Development of transgenic and genome editing tools to study the role of Notch signalling in Hydractinia echinata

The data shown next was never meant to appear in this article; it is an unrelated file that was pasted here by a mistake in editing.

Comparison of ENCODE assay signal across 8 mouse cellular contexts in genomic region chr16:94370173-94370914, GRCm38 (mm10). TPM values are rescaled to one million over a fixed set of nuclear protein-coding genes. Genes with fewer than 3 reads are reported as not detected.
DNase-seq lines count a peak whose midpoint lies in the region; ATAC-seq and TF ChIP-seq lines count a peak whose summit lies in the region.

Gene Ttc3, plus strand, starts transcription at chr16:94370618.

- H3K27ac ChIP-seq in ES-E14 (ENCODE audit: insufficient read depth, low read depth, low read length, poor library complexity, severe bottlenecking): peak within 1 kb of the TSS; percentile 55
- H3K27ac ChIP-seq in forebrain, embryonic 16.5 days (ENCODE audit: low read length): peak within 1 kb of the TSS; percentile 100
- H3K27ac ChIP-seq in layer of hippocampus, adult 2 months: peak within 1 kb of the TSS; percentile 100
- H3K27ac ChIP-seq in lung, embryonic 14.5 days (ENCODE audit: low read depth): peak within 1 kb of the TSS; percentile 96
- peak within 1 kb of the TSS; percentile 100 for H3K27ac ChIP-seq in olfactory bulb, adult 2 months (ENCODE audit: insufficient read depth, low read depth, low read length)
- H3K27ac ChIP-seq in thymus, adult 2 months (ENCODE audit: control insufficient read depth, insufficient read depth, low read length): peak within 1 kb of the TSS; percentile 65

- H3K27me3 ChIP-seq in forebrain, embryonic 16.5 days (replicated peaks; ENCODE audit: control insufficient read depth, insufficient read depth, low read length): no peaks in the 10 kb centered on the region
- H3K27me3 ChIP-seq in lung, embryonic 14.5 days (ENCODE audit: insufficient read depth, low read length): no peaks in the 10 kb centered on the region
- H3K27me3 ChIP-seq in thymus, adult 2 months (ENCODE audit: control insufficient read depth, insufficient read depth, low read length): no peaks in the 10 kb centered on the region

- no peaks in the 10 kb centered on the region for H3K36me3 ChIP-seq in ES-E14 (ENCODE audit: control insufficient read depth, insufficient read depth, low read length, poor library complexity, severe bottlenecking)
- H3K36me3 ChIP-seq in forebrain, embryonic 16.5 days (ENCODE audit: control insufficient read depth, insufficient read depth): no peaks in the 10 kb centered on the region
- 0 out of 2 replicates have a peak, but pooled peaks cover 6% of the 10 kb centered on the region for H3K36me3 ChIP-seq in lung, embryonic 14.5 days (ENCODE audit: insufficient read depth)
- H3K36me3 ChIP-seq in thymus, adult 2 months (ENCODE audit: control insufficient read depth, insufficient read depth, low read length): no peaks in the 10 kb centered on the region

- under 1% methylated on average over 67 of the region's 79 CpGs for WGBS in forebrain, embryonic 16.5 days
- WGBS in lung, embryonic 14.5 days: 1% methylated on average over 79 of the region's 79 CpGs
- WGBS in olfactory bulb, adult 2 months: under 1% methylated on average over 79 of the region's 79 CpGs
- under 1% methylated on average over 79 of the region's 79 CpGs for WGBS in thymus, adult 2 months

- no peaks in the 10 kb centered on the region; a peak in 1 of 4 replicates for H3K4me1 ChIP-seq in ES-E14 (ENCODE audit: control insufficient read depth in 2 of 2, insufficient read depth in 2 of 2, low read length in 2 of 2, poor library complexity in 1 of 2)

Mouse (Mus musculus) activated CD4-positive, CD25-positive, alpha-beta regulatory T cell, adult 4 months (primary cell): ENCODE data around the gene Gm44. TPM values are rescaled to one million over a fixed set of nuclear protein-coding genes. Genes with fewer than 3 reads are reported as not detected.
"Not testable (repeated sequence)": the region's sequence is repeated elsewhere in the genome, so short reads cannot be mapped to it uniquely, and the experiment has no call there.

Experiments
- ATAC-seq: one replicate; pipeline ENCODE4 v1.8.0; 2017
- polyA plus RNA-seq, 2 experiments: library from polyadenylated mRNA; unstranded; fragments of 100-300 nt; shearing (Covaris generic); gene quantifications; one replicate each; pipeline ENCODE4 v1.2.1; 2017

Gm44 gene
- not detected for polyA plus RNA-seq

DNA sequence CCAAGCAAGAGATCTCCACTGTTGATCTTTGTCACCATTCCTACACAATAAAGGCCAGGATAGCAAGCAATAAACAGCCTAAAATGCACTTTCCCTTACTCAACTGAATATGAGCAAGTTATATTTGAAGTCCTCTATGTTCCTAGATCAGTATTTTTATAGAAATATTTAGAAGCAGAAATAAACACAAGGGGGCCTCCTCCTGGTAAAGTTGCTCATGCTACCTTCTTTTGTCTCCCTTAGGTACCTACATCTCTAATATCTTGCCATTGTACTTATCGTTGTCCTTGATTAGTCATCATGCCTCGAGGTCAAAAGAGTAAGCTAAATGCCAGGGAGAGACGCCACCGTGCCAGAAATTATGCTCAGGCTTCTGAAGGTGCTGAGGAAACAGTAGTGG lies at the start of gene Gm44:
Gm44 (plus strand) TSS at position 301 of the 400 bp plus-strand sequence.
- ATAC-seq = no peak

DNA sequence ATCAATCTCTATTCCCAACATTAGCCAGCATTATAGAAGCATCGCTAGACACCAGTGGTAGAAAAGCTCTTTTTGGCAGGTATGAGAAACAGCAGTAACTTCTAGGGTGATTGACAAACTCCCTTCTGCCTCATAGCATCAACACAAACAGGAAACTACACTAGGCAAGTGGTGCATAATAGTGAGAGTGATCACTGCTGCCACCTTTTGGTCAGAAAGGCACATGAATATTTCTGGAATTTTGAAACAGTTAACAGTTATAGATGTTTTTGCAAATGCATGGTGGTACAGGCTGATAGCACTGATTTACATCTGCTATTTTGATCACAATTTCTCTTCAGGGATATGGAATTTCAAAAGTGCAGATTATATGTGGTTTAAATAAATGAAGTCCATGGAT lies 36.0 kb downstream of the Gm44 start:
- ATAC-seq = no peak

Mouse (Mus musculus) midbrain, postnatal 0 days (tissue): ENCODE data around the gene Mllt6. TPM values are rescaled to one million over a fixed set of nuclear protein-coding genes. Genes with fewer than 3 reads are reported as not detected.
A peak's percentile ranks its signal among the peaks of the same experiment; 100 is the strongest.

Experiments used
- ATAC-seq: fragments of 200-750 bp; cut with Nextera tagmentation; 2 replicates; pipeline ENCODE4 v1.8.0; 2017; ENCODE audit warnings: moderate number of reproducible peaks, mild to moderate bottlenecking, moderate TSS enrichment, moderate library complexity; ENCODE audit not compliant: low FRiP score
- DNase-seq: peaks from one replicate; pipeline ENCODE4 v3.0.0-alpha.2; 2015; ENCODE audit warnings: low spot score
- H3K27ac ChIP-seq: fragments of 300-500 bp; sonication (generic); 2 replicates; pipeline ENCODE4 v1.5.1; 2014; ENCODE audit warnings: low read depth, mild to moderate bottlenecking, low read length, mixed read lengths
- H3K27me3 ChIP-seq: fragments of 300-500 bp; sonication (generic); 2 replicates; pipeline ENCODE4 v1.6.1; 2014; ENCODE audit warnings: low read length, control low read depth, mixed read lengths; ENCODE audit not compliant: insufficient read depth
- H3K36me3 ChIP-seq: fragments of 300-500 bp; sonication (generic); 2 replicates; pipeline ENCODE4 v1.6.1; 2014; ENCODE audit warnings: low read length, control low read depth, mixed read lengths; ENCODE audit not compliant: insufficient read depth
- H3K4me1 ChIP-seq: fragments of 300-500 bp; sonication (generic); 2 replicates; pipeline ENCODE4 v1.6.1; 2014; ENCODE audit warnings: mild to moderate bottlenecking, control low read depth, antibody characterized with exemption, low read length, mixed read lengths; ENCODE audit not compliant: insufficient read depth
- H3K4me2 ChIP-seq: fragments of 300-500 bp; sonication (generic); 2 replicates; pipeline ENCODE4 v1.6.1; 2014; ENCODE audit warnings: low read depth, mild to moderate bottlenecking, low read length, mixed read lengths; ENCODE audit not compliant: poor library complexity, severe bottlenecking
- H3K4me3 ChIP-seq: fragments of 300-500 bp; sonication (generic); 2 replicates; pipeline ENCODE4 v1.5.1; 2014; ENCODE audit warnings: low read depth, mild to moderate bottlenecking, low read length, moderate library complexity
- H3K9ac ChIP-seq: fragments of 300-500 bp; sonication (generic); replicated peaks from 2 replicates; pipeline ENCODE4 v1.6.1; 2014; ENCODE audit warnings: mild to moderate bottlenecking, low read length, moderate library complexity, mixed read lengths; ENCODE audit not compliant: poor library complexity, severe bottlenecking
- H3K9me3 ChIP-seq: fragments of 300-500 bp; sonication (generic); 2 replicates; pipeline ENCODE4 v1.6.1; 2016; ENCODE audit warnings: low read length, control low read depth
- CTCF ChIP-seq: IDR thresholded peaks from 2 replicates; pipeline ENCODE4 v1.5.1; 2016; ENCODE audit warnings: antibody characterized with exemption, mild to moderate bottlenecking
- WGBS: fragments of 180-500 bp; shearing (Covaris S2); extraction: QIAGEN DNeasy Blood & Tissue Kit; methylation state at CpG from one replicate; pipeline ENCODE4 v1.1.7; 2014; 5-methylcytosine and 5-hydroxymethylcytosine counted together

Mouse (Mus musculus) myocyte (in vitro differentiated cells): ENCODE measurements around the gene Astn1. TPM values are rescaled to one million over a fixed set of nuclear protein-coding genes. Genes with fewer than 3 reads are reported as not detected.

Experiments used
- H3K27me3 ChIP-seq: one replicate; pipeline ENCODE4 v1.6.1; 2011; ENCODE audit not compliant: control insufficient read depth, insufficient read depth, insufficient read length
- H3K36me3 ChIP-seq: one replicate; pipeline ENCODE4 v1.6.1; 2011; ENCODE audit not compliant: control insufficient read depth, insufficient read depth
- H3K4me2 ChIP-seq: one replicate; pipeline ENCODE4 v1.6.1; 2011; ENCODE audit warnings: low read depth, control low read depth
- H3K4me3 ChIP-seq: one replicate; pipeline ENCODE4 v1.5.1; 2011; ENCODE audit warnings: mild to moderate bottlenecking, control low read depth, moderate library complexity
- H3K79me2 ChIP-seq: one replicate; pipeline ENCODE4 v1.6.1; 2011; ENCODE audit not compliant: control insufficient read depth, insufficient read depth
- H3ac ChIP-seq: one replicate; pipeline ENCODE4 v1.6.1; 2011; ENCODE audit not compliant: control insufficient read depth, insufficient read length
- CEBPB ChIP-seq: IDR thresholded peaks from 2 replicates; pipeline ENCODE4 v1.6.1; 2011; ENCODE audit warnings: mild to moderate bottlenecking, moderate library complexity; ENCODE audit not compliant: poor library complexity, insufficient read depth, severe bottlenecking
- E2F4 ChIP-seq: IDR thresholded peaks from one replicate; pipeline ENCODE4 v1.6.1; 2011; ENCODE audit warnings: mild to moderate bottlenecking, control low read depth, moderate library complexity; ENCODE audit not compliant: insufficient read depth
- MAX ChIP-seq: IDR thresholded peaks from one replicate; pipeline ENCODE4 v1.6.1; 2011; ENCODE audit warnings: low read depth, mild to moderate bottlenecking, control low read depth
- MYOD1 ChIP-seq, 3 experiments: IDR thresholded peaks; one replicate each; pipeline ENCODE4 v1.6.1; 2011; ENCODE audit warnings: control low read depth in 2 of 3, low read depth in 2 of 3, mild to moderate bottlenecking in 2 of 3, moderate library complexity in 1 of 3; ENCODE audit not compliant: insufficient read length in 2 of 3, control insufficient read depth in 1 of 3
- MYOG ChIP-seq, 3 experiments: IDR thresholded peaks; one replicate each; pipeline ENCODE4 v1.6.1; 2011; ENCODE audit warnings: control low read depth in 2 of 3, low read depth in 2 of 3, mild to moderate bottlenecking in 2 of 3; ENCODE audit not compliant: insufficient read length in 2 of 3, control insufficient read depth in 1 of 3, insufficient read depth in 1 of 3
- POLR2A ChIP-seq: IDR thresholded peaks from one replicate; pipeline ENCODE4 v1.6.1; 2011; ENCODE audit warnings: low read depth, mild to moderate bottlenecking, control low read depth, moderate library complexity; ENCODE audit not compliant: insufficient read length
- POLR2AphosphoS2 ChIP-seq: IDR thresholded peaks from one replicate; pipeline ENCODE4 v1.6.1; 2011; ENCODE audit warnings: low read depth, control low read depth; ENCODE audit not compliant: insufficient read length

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Hydractinia is a colony forming marine invertebrate and a member of the phylum Cnidaria. Members of this genus have been models for developmental biologists for over a century and feature many characters of evolutionary significance, most notably a stem cell system called i-cells, the evolution of which is not well understood. Hydractinia is still a relatively new genetic model organism and so nearly any work involves the development of new tools. Here I present novel transgenesis tools in Hydractinia and discuss the implications of the successes and failures of this work on future work in Hydractinia. In particular I present, for the first time, genome editing via CRISPR-Cas9 in Hydractinia. Using this tool as well as classical pharmacological inhibition experiments I analysed the role of Notch signalling in Hydractinia. I show that Notch signalling plays a role in tentacle patterning, a function conserved across studied cnidarians. Additionally, I show a role for Notch signalling in nematocyte differentiation in Hydractinia, again a function which is conserved among cnidarians. Most interestingly, I show that Notch signalling is not required for early nervous system development or neural commitment in Hydractinia, a feature which apparently emerged within hydrozoans, as anthozoans and most studied metazoans appear to use Notch signalling in a similar manner during neurogenesis. I further discuss this loss in terms of the evolution of i-cells in hydrozoans and hypothesise that loss of Notch signalling during neurogenesis would have been a major event which facilitated the evolution of i-cells by removing the requirement for neural progenitors to emerge and exist in an epithelial context.